Wright Accedes to a House Inquiry : Accused of Improper Aid to S&Ls;, Diverting Book Income
House Speaker Jim Wright (D-Tex.), whose activities have come under scrutiny as a result of mounting pressure from Republicans, offered Wednesday to cooperate with a potential House investigation of allegations that he improperly assisted several Texas savings and loan institutions and also published a book as a subterfuge for converting political funds to his own use.
At the same time, Wright told reporters that he has halted further publication of his book, “Reflections of a Public Man,” in response to the allegations stemming from the unusually large royalties he received after its publication in 1985.
Pressure for a House investigation of Wright increased last week when Common Cause, the citizens’ lobby, asked the House Committee on Standards of Official Conduct to look into the charges. Common Cause acted in response to pleas from Republicans, who have consistently raised the charges against Wright in response to allegations of wrongdoing by Atty. Gen. Edwin Meese III.
Bush Calls for Probe
On Wednesday, Vice President George Bush called for a special investigation of Wright and Rep. Newt Gingrich (R-Ga.), who has spoken out against Wright on the charges for months, said he would formally request a House inquiry today.
Bush, campaigning in Lakewood, N. J., said: “You talk about Ed Meese. How about talking about what Common Cause raised about the Speaker the other day?
“Are they going to look into it? Are they going to go for an independent counsel so the nation will have this full investigation? Why don’t people call out for that? I will right now.”
At issue is $55,600 in royalties that Wright received from publication of his book during the 1985-1986 campaign cycle. The publisher is a long-time Texas associate of Wright, William Carlos Moore, whose companies reportedly received more than $250,000 in fees for services to Wright’s campaign during the same period.
According to Moore, about 20,000 copies of the book have been sold at $5.95 each.
Letter Made Public
In a letter last week to Rep. Julian C. Dixon (D-Los Angeles), chairman of the House Committee on Standards of Official Conduct, Common Cause President Fred Wertheimer asked the panel to investigate whether the unusually large royalty payments Moore made to Wright violated a House rule against personal use of campaign funds.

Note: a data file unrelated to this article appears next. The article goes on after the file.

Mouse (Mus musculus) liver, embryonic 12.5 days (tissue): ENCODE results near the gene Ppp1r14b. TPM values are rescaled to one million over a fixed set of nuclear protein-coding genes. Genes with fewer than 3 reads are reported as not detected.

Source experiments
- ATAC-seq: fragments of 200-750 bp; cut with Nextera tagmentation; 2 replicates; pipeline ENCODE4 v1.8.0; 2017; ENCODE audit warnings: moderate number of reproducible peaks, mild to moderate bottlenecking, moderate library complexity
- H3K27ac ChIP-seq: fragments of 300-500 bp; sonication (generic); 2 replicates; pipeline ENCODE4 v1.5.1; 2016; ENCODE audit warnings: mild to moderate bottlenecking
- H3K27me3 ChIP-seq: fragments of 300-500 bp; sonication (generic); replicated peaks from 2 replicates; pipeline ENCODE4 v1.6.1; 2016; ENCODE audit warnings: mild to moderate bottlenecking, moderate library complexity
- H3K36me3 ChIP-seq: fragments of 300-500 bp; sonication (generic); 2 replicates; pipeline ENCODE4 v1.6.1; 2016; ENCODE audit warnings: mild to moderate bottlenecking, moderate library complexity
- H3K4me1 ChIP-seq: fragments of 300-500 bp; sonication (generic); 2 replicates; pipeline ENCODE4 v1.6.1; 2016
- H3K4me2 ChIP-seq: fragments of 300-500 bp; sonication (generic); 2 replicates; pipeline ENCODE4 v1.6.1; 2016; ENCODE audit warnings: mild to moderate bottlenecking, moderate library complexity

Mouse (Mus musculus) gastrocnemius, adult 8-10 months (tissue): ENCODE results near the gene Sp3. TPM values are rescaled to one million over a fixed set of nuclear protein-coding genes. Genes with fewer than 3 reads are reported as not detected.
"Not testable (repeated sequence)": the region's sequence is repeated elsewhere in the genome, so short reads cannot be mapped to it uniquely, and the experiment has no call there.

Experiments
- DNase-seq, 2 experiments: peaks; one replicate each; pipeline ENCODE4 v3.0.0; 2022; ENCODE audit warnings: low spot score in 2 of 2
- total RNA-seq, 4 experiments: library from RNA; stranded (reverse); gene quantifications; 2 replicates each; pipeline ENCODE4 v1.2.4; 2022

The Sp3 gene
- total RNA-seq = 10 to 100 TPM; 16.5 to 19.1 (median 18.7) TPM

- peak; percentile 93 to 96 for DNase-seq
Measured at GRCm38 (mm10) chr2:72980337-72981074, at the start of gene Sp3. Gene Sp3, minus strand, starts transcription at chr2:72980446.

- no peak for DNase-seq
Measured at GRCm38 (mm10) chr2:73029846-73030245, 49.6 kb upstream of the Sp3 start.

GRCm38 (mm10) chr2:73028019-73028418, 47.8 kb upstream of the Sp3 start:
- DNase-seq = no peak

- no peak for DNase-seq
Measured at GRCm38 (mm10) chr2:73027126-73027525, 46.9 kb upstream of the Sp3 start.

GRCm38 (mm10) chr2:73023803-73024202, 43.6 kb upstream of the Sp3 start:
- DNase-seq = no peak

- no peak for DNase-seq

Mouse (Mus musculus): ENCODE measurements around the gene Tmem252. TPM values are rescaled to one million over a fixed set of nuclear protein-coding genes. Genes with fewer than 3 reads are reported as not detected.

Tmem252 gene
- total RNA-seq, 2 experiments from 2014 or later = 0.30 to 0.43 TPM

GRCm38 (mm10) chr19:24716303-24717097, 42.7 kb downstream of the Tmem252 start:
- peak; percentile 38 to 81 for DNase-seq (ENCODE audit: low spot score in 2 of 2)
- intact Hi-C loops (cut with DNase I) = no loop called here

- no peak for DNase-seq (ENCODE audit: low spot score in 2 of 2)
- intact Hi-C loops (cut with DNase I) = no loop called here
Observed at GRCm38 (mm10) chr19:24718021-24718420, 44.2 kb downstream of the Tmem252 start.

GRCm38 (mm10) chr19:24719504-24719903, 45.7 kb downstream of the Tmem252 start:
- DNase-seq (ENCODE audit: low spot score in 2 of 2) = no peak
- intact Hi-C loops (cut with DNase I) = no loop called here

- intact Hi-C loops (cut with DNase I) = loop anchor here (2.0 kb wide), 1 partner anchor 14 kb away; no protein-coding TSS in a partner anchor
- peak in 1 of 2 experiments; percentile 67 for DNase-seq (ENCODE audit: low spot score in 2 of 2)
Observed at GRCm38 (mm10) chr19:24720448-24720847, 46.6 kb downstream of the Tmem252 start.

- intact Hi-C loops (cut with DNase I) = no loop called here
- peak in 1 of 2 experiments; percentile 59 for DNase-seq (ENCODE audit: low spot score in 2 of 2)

The Speaker told reporters that as a result of the growing controversy, he had rejected the publisher’s proposal that a further 20,000 copies of the book be printed.
“I told Carlos it’s just not worth it,” he said.
Wright said that he recently purchased an additional $1,300 worth of the books to be distributed to fellow members of the House.
The Speaker also made public the contents of a letter he wrote Tuesday to Dixon, in which he defended himself against the allegations and offered to “cooperate fully with any examination you may desire to make of these matters.”
Members of the committee, which usually meets in secret, are known to have been discussing whether an investigation of Wright should be initiated. Wright’s letter was viewed as a signal that he would not oppose such a probe.
“I hope any such review will be resolved promptly,” Wright said.
Denies Diverting Funds
Wright said in the letter that his agreement with Moore on publication of his book “clearly complied with House rules regarding royalty income” and he denied charges that his campaign committee covered or contributed to the financing of the book. “This income has been disclosed annually in my financial disclosure reports,” he said.
Common Cause also asked the committee to look into charges that Wright sought special treatment for several Texas savings and loans from the Federal Home Loan Bank Board. It also cited his alleged efforts to prevent action on legislation to recapitalize the Federal Savings and Loan Insurance Corp., an agency of the bank board. Four executives of the savings and loans have since been indicted.
Wright has argued that his contacts with the bank board on behalf of the savings and loan executives were legitimate efforts to represent constituents as members of Congress frequently do. “At no time, in any communication or other official action, undertaken in response to the concerns raised by these citizens of Texas, did I act improperly or violate any rule of the House,” he said.